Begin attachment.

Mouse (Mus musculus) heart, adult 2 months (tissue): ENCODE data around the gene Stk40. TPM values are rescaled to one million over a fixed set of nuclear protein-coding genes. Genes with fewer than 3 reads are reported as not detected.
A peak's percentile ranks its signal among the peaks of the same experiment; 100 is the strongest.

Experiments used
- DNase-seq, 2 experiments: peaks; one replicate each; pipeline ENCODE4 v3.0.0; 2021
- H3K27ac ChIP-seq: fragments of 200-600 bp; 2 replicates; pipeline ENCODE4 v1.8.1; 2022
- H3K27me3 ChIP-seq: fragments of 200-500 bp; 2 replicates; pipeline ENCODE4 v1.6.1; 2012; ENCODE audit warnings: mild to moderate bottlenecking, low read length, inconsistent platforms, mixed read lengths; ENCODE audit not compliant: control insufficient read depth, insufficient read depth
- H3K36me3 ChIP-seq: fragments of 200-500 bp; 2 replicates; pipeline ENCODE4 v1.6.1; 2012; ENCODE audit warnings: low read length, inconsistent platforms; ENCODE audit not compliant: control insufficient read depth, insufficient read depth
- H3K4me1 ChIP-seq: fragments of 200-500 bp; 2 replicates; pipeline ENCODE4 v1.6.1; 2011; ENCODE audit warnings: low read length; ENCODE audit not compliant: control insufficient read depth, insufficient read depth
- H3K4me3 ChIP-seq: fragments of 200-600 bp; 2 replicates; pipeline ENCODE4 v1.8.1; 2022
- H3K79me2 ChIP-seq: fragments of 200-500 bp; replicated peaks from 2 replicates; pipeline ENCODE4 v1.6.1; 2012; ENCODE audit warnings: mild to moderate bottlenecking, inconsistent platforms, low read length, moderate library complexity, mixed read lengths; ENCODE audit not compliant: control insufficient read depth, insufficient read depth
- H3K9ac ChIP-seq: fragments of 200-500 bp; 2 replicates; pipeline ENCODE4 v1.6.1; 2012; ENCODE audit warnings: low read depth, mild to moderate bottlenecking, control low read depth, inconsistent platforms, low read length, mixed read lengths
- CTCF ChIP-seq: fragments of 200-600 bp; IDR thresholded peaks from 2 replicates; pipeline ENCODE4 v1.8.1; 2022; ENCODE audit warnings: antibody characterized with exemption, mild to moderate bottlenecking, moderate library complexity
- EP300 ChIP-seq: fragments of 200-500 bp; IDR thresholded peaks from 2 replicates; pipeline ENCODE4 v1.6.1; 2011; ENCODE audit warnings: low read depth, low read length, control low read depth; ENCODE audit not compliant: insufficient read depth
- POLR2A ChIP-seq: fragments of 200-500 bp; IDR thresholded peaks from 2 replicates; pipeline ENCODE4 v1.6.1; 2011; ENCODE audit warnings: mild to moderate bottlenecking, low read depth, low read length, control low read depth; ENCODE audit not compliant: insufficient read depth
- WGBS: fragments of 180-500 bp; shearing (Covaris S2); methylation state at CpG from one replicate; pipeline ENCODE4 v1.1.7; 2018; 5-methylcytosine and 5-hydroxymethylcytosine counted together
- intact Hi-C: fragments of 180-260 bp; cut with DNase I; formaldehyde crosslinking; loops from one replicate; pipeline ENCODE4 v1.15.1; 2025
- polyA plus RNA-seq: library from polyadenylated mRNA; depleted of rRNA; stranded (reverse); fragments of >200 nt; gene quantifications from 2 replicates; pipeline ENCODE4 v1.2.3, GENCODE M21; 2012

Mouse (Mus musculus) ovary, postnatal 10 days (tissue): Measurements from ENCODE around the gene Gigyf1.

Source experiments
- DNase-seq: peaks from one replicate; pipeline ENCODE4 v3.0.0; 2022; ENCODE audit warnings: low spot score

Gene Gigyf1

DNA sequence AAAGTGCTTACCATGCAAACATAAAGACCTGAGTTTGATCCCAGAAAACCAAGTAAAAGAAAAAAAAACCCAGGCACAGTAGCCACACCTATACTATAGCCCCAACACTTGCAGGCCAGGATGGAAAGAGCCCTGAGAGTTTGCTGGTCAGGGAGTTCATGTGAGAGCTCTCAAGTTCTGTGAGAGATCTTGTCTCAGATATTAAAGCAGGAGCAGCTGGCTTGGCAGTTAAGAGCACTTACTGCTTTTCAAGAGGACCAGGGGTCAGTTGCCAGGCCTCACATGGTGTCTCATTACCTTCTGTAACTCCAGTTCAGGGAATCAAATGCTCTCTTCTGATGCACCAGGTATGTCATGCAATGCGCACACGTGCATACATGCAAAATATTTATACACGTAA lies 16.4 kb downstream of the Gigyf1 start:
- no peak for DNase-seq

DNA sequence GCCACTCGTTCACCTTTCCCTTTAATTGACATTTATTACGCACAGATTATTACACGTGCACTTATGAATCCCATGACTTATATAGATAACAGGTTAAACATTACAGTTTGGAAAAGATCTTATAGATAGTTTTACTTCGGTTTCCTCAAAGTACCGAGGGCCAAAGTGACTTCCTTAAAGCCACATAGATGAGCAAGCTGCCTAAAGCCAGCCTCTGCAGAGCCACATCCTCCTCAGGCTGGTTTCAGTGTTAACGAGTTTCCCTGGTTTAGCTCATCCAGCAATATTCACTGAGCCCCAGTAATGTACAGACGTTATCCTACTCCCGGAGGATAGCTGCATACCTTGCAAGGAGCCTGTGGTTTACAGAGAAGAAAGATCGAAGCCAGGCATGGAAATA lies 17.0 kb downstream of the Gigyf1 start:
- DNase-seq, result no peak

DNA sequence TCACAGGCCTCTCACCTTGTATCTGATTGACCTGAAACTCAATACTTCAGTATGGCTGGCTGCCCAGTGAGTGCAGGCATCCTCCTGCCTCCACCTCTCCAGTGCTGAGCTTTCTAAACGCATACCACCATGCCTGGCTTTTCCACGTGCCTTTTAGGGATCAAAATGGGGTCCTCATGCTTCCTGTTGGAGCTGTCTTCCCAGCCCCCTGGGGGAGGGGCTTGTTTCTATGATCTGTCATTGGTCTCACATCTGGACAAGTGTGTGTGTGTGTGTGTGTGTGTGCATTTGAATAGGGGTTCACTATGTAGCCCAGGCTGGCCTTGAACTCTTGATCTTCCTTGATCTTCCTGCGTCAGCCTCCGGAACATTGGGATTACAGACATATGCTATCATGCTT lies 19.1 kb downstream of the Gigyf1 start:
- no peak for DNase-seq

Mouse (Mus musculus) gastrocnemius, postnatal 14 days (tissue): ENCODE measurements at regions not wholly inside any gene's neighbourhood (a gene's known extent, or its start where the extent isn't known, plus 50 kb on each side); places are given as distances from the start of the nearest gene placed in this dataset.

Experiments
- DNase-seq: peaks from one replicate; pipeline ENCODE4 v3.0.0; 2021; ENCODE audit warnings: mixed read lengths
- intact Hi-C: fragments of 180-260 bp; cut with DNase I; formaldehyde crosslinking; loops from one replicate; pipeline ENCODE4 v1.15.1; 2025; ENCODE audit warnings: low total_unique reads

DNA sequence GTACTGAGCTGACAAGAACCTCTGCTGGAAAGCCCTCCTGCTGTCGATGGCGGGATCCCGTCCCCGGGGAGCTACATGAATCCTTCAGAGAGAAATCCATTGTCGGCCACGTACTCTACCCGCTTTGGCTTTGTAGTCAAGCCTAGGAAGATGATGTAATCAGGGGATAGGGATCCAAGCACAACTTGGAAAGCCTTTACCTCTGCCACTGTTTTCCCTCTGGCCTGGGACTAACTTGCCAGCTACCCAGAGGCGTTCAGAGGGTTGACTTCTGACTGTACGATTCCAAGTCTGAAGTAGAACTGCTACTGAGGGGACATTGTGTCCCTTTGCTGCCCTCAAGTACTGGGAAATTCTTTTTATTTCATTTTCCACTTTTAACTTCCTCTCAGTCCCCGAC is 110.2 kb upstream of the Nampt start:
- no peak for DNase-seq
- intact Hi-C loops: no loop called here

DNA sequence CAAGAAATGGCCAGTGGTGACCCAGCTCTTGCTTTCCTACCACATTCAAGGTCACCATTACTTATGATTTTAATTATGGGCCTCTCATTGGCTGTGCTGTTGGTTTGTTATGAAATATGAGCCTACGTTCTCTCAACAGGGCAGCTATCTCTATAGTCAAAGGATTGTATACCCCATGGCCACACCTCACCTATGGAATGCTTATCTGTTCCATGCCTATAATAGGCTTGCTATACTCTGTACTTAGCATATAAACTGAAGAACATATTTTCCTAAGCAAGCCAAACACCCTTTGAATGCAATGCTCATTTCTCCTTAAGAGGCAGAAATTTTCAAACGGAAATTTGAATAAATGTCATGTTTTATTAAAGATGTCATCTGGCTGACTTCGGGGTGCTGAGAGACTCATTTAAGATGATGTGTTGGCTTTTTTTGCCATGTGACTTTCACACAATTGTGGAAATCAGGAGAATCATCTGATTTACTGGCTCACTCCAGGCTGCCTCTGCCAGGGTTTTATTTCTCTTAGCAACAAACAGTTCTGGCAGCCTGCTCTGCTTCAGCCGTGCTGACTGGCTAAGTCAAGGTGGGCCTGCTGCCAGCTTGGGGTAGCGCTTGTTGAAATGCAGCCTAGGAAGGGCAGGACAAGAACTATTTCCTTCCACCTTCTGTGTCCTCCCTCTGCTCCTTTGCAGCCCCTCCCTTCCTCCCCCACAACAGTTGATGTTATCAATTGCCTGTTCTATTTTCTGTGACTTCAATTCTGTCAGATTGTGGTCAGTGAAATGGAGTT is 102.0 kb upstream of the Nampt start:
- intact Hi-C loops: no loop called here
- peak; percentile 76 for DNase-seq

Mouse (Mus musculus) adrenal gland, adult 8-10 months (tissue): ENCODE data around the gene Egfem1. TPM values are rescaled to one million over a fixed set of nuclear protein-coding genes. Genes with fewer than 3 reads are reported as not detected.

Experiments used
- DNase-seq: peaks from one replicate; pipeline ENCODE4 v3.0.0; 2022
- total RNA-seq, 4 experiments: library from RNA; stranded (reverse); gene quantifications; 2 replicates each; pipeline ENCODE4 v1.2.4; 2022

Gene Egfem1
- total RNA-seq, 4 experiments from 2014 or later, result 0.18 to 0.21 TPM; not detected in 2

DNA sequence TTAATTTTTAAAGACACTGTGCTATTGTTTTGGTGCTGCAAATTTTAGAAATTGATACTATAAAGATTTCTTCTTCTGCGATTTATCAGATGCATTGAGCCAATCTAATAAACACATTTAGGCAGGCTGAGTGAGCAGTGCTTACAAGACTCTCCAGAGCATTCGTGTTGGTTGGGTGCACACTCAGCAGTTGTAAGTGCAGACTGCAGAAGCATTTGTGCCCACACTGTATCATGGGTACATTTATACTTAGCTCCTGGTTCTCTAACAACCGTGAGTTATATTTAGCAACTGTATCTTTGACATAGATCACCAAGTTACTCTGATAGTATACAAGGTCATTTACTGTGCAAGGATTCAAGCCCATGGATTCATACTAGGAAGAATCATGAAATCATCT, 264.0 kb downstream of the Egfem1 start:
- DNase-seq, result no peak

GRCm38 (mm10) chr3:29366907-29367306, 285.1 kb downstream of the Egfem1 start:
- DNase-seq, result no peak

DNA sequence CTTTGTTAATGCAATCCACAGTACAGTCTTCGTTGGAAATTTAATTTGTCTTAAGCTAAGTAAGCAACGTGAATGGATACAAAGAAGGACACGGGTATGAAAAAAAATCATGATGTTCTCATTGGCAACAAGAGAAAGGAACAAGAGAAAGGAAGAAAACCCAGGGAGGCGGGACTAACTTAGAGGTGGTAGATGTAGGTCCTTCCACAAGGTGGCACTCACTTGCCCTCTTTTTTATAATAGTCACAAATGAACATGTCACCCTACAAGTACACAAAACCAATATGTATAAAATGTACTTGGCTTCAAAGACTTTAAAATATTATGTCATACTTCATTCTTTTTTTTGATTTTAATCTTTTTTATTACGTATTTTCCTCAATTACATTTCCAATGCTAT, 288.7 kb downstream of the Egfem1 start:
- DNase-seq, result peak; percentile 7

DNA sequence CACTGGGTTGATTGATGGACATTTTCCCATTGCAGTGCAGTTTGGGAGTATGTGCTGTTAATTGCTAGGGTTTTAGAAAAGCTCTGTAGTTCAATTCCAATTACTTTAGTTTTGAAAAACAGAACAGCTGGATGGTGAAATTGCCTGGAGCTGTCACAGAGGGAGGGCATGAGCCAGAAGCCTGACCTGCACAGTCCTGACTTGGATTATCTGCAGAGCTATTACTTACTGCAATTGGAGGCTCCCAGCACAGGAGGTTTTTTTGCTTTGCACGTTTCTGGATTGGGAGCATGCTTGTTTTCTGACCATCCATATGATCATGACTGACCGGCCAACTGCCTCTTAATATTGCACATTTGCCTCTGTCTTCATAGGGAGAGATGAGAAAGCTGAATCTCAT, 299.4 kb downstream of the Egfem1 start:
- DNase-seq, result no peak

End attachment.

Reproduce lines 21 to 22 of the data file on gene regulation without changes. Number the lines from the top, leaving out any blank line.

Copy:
Gene Gigyf1

DNA sequence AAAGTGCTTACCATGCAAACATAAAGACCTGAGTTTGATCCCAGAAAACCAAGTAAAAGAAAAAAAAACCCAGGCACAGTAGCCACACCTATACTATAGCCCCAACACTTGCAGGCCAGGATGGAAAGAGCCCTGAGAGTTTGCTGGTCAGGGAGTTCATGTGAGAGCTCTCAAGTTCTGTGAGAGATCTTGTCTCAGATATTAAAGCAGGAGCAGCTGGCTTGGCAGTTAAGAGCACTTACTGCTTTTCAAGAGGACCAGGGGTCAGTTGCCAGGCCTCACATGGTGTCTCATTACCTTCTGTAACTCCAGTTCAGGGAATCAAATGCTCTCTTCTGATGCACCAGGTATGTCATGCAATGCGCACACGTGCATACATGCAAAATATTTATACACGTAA lies 16.4 kb downstream of the Gigyf1 start: